“FIFA supports the calls for the Thai authorities to allow Mr. al-Araibi to return to Australia where he currently enjoys refugee status at the earliest possible moment,” the statement said.

The international soccer body has been troubled by crises in recent years, most notably a corruption scandal that thinned its leadership ranks in 2015.

This month, members of the Afghan women’s soccer team claimed a chronic pattern of sexual abuse by male coaches and officials. FIFA says it is investigating.

As a result of human-rights controversies surrounding Russia’s hosting of the World Cup this year and Qatar’s planned hosting in 2022, FIFA unveiled new rules designed to better protect players and whistle-blowers. Sponsors had urged the changes.

Brendan Schwab, executive director of the World Players Association, which represents the interests of 85,000 professional athletes globally, described FIFA’s reforms as nascent.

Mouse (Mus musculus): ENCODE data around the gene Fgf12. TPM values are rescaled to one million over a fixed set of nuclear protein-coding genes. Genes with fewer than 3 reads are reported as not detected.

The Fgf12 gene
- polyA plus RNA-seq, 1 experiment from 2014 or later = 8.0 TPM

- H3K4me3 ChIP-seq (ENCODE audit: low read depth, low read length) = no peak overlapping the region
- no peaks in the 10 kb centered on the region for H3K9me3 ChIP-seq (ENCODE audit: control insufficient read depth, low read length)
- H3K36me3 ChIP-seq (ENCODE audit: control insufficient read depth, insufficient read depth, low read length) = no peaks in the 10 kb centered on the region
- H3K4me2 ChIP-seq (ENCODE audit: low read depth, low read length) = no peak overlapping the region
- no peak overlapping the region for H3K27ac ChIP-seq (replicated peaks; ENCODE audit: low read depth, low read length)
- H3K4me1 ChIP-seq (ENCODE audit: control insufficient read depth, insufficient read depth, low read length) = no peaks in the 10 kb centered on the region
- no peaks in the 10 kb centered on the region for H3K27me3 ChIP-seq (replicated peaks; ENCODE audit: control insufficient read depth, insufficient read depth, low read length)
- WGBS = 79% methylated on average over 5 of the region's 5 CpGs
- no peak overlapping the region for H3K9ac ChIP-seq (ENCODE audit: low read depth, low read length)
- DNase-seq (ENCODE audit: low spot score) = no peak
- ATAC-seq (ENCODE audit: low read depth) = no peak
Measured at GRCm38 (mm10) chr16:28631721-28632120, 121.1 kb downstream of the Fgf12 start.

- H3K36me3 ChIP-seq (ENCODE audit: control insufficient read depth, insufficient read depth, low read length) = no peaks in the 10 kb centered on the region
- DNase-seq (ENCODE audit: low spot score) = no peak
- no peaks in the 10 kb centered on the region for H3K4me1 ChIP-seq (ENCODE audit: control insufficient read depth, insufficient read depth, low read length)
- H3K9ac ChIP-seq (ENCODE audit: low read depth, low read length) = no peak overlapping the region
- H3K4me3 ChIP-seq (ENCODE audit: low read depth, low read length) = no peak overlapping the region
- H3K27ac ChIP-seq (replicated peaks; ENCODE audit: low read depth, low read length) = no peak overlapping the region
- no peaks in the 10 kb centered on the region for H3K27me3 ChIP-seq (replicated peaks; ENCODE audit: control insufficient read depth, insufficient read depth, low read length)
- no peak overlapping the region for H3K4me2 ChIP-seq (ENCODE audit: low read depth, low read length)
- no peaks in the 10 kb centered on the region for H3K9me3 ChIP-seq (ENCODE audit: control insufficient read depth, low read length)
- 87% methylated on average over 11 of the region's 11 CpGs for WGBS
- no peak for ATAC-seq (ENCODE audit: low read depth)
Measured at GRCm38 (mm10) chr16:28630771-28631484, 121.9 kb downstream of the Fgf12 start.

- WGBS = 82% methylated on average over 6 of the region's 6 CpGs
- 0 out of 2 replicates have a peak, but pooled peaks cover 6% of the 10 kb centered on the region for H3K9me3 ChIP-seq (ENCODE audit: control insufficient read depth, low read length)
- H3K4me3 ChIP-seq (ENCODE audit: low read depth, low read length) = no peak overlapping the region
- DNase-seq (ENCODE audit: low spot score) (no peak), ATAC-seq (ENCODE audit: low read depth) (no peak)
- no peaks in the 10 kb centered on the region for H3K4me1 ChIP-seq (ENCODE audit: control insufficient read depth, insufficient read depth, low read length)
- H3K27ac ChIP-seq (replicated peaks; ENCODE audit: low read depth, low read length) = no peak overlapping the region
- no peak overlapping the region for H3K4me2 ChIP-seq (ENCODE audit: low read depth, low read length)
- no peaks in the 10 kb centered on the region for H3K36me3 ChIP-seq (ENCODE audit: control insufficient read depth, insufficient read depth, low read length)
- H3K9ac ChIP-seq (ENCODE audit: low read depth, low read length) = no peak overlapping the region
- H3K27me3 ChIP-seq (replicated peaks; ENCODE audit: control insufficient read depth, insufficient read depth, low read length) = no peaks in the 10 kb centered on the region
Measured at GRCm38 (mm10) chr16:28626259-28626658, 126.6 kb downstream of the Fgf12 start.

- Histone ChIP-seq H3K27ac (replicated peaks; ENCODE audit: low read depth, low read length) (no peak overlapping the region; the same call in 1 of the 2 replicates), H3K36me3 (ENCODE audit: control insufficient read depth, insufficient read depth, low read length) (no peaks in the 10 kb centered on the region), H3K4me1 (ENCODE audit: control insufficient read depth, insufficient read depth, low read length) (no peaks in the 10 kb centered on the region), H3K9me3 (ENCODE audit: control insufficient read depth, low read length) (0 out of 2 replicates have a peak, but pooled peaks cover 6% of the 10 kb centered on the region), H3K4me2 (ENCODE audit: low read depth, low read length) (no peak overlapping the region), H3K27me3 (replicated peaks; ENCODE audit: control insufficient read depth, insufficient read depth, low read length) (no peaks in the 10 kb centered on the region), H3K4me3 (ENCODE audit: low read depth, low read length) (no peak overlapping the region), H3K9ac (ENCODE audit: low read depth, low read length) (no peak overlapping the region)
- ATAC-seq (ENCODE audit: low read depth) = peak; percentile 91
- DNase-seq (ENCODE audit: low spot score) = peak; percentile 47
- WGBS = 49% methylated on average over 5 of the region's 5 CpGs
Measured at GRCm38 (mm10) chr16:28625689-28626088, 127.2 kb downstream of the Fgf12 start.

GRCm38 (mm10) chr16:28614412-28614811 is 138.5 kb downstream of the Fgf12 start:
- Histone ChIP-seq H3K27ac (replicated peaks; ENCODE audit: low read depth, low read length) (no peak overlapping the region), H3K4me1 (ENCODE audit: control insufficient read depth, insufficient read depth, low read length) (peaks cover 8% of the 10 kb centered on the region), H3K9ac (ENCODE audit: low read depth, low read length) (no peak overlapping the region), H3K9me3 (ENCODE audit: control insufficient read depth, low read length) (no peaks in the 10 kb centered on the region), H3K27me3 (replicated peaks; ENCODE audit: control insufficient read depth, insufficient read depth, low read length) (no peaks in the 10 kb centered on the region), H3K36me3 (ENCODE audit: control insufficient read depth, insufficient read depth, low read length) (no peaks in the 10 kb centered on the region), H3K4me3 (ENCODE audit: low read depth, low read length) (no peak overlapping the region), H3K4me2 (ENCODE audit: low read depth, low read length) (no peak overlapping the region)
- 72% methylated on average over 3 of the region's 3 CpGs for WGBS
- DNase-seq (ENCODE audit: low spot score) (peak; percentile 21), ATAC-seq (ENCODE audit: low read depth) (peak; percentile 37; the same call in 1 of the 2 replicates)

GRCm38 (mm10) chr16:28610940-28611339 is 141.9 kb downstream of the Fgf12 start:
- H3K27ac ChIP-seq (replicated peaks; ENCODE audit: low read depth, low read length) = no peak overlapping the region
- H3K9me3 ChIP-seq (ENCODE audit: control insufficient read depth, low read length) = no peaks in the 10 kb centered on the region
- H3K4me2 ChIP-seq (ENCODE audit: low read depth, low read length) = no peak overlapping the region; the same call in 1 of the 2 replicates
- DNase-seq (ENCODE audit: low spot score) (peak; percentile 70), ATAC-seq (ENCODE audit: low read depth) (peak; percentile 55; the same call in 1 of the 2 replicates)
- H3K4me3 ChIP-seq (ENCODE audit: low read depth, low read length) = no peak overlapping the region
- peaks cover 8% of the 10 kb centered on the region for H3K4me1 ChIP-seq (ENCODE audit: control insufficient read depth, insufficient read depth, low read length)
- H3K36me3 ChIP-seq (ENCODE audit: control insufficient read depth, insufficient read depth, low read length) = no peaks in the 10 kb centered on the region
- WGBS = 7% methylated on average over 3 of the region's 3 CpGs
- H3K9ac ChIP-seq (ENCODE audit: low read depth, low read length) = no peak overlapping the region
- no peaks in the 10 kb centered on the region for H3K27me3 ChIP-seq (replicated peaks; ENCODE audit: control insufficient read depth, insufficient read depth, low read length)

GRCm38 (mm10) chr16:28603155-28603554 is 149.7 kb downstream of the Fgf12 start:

“These structures, while groundbreaking, are in their infancy,” said Mr. Schwab, who is an Australian labor and human rights lawyer. “We are still finding that too often enforcement is coming down to the political will of the leadership of football.”

As a registered soccer player, Mr. Araibi should be protected by FIFA’s strengthened human rights policy, Mr. Schwab said.

“It is not relevant that Mr. Hakeem al-Araibi may have made comments critical of a FIFA official,” he said. “What is relevant is that he is a refugee in need of protection by the game’s leaders who wield enormous power.”

Australian diplomats have met with Mr. Araibi and are calling for his return to Australia but declined to comment further on his case, citing privacy considerations.

Thailand does not recognize refugees but it is party to two other international conventions that the United Nations says apply to Mr. Araibi’s case: one against torture and the other protecting civil and political rights.